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The Social Origins of Language

By Daniel Dor

Presents a new theoretical framework for the origins of human language and sets key issues in language evolution in their wider context within biological and cultural evolution


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Preposition Placement in English: A Usage-Based Approach

By Thomas Hoffmann

This is the first study that empirically investigates preposition placement across all clause types. The study compares first-language (British English) and second-language (Kenyan English) data and will therefore appeal to readers interested in world Englishes. Over 100 authentic corpus examples are discussed in the text, which will appeal to those who want to see 'real data'


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Free Access 4 You

Free access to several Brill linguistics journals, such as Journal of Jewish Languages, Language Dynamics and Change, and Brill’s Annual of Afroasiatic Languages and Linguistics.


Academic Paper


Title: Constraints on substrate transfer revisited
Author: Jeff Siegel
Institution: University of New England
Linguistic Field: Sociolinguistics; Syntax
Subject Language: English
Chinese, Mandarin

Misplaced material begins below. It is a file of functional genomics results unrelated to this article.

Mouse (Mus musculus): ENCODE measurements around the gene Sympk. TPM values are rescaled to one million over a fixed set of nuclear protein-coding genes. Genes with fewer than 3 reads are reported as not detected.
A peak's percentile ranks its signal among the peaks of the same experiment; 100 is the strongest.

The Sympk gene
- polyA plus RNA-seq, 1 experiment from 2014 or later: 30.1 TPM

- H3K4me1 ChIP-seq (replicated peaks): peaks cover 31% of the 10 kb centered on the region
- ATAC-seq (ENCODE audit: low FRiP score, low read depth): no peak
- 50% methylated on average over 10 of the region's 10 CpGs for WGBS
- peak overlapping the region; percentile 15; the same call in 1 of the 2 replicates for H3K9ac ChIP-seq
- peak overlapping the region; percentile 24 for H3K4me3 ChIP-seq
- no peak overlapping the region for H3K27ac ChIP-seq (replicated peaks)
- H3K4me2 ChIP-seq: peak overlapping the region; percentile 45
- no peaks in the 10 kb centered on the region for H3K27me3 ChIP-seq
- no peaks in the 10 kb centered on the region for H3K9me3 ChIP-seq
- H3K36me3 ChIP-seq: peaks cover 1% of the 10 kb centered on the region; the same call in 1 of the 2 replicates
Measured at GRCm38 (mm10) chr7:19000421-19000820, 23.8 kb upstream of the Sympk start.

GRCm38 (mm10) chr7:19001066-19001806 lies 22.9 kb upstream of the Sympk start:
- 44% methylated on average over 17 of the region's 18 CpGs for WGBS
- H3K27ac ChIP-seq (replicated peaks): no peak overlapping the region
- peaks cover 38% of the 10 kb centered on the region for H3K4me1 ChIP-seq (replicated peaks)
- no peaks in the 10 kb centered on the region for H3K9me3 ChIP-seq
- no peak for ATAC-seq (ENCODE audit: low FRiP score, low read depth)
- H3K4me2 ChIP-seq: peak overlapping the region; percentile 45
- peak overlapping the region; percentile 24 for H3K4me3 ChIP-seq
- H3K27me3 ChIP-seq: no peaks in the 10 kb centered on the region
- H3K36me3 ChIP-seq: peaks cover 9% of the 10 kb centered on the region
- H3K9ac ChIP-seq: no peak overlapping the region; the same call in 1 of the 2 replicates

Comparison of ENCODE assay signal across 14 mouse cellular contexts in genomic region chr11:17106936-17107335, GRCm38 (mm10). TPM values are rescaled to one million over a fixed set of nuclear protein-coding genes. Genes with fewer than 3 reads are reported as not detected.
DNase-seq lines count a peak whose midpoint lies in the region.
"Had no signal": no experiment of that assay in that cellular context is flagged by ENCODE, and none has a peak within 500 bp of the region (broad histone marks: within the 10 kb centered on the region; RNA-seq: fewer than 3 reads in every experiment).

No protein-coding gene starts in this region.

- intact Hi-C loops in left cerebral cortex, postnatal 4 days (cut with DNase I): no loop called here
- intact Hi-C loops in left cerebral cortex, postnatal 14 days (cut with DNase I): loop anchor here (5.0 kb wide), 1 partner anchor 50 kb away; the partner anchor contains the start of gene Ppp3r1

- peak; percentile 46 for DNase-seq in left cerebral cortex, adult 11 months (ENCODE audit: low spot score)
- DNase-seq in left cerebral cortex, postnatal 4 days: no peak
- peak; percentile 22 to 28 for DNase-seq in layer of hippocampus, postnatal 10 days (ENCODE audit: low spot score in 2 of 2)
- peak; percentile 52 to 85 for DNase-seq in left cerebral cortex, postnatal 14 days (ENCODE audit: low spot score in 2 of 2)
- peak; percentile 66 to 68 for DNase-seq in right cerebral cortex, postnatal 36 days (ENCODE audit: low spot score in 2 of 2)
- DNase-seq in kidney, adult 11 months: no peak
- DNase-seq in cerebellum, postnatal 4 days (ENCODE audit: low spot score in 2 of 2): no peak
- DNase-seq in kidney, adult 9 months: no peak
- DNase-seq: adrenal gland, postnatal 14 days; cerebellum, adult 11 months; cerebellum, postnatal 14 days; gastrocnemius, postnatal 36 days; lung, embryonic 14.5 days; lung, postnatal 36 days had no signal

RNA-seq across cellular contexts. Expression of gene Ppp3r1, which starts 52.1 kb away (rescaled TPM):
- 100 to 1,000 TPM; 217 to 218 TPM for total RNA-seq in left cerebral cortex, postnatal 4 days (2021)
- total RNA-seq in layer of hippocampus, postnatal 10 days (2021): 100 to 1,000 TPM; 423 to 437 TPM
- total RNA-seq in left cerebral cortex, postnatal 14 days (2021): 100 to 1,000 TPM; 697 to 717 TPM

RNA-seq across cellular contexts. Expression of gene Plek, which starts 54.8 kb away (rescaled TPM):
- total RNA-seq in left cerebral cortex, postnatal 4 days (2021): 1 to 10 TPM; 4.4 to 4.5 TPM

Abstract: In an article in this journal, Bao (2005) proposes a constraint on functional transfer that he claims accounts for features of colloquial Singapore English (and other language contact varieties) better than the congruence constraint proposed by Siegel (1999) and subsequently developed in later works (e.g. Siegel 2003, 2008a). More specifically, Bao argues that the requirement of surface syntactic similarity for transfer is too strong. His analysis uses Mandarin to exemplify the Chinese substrate languages that were the source of transfer, following the view that there is a universal Chinese grammar (Chao 1968: 13). However, the present article shows that Bao's claim is unjustified because the actual source of transfer was a variety of Chinese that differs significantly from Mandarin in the area of grammar he examined.

CUP at LINGUIST

This article appears in Journal of Linguistics Vol. 48, Issue 2, which you can read on Cambridge's site or on LINGUIST .



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